Reflecting Upon the State of the Union
Each year, the State of the Union address provides an important opportunity for the President to speak directly to Congress and the American people and offer an update on his priorities and plans to accomplish them. I recently attended President Trump’s first State of the Union address with my daughter Margaret. She’s taking civics this year and was required to watch the address for class credit, and so I thought this would be a unique opportunity for her to witness it firsthand.
I was glad to hear what the President had to say. In his first State of the Union address, President Trump reflected on the economic successes Americans have already experienced as a result of historic tax reform, and he laid out his vision for our country’s future. Hundreds of companies have already given bonuses to more than 3 million employees just months after the enactment of our tax reform plan, and this is only the beginning.
I was particularly encouraged by the President’s remarks about working with Congress to overhaul the crumbling infrastructure in our country. Having reliable roads and bridges is so important to businesses across Alabama and our entire nation. I’m pleased that this was a key topic in the State of the Union address, and I’m eager to learn more about the Administration’s infrastructure plan in the coming weeks.
In addition, President Trump spoke about rebuilding our military, properly caring for our veterans, and bolstering our national security. Our district is home to two of our nation’s finest military installations, thousands of active duty and reserve personnel, and nearly 16,000 military retirees. I’m thankful that this Administration has made it clear that they are committed to working with Congress to fight for those who defend our freedoms.
Throughout his address, President Trump introduced many of his remarkable guests. I was truly inspired by all of them, including New Mexico Police Officer Ryan Holets and his wife Rebecca who adopted a child from a woman struggling with a substance abuse, Retired Marine Corporal Matthew Bradford who became the first blind double-amputee to re-enlist in the Marines, and 12-year old Preston Sharp who organizes the placement of American flags on the graves of fallen soldiers. All of these individuals represent the strength, bravery, hope, and compassion that is uniquely American.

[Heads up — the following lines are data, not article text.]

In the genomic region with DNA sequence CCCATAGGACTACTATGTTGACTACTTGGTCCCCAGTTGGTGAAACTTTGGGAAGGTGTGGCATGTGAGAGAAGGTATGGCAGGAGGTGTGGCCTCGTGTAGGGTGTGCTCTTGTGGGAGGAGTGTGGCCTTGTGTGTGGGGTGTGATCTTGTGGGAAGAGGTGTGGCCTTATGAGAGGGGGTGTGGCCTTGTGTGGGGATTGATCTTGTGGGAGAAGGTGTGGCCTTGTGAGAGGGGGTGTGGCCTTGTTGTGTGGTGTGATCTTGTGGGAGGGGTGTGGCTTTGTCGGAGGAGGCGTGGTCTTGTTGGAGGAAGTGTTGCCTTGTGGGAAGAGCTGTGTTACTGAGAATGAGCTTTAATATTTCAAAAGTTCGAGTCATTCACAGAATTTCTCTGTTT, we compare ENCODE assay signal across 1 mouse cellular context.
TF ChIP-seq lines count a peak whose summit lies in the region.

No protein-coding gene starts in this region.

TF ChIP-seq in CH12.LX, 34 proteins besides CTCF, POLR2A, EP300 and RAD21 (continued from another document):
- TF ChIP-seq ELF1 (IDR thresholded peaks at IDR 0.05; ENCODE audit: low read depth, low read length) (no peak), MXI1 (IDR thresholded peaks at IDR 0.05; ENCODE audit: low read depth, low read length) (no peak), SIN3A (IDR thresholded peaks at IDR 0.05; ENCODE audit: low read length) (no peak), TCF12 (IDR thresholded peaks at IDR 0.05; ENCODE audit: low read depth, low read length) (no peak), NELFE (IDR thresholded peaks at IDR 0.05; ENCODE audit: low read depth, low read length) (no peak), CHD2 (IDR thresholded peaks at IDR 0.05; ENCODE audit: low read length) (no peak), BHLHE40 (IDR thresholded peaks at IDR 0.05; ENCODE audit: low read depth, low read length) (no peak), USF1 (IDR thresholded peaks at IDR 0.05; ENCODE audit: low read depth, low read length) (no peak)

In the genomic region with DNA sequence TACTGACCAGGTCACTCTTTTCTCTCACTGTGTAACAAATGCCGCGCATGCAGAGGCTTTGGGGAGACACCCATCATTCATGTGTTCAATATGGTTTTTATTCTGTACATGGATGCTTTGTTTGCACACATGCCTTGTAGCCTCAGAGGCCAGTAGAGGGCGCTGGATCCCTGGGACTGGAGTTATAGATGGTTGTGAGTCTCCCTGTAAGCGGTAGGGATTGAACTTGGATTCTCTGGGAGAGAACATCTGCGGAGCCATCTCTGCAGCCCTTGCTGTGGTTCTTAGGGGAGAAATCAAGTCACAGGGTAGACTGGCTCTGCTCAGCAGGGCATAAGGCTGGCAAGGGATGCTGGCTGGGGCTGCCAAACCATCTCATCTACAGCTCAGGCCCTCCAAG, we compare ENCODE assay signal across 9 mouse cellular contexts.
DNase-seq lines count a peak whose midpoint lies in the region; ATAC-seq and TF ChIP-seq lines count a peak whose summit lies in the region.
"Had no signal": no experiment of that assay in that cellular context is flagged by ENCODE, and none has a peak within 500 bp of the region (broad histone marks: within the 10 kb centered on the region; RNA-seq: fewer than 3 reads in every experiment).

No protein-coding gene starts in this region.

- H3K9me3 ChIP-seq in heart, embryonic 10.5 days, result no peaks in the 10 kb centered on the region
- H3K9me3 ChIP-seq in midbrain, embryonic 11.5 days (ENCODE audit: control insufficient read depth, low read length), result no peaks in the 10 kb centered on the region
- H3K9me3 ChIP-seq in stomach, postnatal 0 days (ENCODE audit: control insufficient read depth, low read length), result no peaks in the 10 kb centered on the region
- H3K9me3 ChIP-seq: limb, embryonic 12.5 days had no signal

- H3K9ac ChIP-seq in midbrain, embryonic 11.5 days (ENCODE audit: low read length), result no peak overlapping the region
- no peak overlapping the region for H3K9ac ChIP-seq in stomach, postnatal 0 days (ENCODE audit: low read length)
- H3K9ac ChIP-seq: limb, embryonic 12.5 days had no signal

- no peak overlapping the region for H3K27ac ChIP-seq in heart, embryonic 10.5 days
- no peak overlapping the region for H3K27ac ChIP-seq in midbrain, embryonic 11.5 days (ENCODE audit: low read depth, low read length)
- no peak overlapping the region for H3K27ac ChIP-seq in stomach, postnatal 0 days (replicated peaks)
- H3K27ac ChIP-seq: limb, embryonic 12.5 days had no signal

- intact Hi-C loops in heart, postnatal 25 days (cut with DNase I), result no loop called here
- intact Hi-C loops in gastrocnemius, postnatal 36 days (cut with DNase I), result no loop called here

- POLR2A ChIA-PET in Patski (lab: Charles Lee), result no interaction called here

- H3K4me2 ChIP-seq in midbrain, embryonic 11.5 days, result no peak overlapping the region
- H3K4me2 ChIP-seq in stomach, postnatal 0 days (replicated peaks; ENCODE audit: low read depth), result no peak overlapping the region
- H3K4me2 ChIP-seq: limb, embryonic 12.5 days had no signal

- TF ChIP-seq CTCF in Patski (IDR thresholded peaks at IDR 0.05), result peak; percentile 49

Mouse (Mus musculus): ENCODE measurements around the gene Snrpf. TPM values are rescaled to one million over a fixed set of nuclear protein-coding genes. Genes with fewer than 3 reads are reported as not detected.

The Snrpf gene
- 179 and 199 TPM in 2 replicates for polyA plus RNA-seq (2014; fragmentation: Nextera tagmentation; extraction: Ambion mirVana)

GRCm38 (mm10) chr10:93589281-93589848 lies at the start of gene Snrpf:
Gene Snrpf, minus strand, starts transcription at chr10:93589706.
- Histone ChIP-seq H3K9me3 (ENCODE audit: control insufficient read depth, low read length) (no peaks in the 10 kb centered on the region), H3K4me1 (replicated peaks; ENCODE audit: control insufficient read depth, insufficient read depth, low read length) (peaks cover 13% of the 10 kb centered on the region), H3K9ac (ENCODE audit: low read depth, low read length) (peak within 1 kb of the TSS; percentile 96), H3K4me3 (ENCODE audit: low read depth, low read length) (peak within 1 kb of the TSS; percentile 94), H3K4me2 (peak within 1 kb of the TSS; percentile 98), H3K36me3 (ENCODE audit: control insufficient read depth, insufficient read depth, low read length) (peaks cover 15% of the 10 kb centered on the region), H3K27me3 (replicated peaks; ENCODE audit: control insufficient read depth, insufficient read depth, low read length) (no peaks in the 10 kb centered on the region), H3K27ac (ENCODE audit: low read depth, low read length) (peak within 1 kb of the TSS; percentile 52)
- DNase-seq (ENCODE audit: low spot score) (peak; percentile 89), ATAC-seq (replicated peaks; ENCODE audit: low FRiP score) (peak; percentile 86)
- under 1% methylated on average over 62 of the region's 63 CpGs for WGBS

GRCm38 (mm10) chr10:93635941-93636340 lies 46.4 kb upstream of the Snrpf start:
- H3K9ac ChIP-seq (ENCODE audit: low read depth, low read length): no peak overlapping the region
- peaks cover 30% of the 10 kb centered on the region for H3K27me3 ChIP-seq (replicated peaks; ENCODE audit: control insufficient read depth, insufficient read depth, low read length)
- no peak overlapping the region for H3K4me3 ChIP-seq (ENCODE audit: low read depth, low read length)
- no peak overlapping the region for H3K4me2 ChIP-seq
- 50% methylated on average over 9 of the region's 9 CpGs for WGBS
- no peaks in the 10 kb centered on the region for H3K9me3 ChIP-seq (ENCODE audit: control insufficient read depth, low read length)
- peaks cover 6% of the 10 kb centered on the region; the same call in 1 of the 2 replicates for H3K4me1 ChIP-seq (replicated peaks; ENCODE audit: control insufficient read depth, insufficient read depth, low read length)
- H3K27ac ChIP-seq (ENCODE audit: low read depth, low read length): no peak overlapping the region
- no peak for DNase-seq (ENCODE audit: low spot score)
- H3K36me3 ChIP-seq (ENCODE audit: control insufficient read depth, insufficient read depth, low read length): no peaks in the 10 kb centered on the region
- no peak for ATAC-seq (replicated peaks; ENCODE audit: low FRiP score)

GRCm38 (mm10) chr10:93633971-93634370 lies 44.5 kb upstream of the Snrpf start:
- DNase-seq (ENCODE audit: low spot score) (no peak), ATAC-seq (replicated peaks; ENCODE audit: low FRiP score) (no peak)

The morning after the President's address, I joined my fellow House and Senate Republicans at our annual conference retreat. I'm always appreciative of this opportunity for both chambers of Congress to get together to talk about ways we can continue to deliver on our promises to the American people. There were a lot of topics covered, including one that I am greatly interested in: workforce development. Our unified Republican government and the Administration have already rolled back countless rules and regulations and delivered on tax reform, so now we must take the next steps to ensure our economy continues to thrive. It is critical that we train our workforce for the jobs that are being created every day, and I look forward to continuing to support workforce development programs.
Many members of the Administration also joined us at the retreat, including President Trump, Vice President Pence, Secretary of Defense Mattis, Secretary of State Tillerson, and UN Ambassador Haley. I had the exciting opportunity to introduce Counselor to the President Kellyanne Conway at our closing breakfast and thank her for the encouragement she gives to so many working moms and families who are navigating the delicate field of work-life balance.
I know that many of the issues the President referenced in his State of the Union address and that we discussed at our retreat are critically important to the people I represent. I am eager to continue working with this Administration and my colleagues in Congress to deliver the meaningful conservative results that Americans deserve.